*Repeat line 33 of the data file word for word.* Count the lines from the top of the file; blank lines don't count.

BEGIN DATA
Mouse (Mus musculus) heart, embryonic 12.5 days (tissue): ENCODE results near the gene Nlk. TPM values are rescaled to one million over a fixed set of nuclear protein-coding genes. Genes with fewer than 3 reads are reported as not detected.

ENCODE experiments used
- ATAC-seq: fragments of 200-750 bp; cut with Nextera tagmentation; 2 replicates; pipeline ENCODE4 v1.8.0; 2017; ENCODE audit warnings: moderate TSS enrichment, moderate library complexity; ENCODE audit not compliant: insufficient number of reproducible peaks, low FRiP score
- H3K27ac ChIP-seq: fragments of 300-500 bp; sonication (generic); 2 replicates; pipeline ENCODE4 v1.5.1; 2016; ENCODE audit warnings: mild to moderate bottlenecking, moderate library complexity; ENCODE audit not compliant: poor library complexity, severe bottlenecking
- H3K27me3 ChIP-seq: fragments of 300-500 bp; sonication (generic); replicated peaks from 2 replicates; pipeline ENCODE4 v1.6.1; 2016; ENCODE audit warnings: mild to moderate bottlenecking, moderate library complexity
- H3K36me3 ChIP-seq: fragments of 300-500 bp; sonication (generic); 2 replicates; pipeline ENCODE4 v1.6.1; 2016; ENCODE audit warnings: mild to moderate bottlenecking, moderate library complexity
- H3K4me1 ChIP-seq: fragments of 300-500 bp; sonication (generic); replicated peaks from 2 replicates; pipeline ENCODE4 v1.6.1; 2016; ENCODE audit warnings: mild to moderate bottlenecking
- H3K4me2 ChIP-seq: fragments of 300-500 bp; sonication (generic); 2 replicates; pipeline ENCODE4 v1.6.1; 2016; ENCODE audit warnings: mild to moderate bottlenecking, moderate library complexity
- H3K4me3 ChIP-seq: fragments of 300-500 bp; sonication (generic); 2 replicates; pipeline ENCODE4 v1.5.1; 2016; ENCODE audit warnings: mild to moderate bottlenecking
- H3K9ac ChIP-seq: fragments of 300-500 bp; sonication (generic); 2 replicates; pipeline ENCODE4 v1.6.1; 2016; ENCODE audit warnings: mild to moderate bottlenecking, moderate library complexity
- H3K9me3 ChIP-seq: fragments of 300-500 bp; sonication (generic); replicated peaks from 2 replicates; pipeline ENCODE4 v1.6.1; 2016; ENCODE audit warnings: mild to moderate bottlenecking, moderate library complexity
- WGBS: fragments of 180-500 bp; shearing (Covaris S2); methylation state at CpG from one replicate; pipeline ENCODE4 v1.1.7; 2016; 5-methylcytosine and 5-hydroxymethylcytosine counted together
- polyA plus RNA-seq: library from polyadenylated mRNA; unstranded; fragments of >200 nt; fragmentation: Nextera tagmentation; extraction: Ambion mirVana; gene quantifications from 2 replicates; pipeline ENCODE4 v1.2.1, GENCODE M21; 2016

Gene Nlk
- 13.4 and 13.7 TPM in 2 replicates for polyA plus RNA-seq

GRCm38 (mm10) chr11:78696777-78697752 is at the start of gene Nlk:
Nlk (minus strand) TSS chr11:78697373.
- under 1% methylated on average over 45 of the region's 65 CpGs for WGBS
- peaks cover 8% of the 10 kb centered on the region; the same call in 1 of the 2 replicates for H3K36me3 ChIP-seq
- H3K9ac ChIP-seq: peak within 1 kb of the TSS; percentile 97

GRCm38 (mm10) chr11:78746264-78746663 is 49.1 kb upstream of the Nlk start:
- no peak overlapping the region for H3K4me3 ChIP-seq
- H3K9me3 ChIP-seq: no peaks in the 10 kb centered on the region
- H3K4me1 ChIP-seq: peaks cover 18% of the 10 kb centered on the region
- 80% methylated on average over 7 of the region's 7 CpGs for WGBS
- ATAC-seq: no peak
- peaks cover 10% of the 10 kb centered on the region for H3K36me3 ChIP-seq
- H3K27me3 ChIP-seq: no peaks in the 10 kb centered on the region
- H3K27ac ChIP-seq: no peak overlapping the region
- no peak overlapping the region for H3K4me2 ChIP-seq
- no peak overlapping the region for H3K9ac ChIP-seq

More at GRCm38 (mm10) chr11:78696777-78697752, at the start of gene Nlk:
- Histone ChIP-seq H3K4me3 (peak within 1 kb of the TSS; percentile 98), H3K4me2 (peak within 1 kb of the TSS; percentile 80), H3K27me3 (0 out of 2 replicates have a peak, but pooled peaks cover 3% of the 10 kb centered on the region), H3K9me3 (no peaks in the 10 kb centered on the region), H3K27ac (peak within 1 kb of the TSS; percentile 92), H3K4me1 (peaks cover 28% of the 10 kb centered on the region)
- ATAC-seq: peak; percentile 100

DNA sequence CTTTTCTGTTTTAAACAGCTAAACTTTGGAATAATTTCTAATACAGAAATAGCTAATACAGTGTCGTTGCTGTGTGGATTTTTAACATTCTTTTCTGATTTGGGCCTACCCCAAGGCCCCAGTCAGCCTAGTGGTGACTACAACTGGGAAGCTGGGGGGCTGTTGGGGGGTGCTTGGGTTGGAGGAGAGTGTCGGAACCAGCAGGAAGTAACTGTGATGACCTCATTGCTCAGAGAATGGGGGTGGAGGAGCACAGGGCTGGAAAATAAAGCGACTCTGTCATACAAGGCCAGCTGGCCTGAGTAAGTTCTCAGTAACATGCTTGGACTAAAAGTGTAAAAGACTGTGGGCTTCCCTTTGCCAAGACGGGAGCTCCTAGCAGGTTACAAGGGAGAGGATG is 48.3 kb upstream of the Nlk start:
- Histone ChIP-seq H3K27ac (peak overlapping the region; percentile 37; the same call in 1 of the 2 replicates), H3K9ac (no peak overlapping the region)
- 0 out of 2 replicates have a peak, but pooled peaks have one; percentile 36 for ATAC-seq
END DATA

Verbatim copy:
- Histone ChIP-seq H3K4me3 (peak within 1 kb of the TSS; percentile 98), H3K4me2 (peak within 1 kb of the TSS; percentile 80), H3K27me3 (0 out of 2 replicates have a peak, but pooled peaks cover 3% of the 10 kb centered on the region), H3K9me3 (no peaks in the 10 kb centered on the region), H3K27ac (peak within 1 kb of the TSS; percentile 92), H3K4me1 (peaks cover 28% of the 10 kb centered on the region)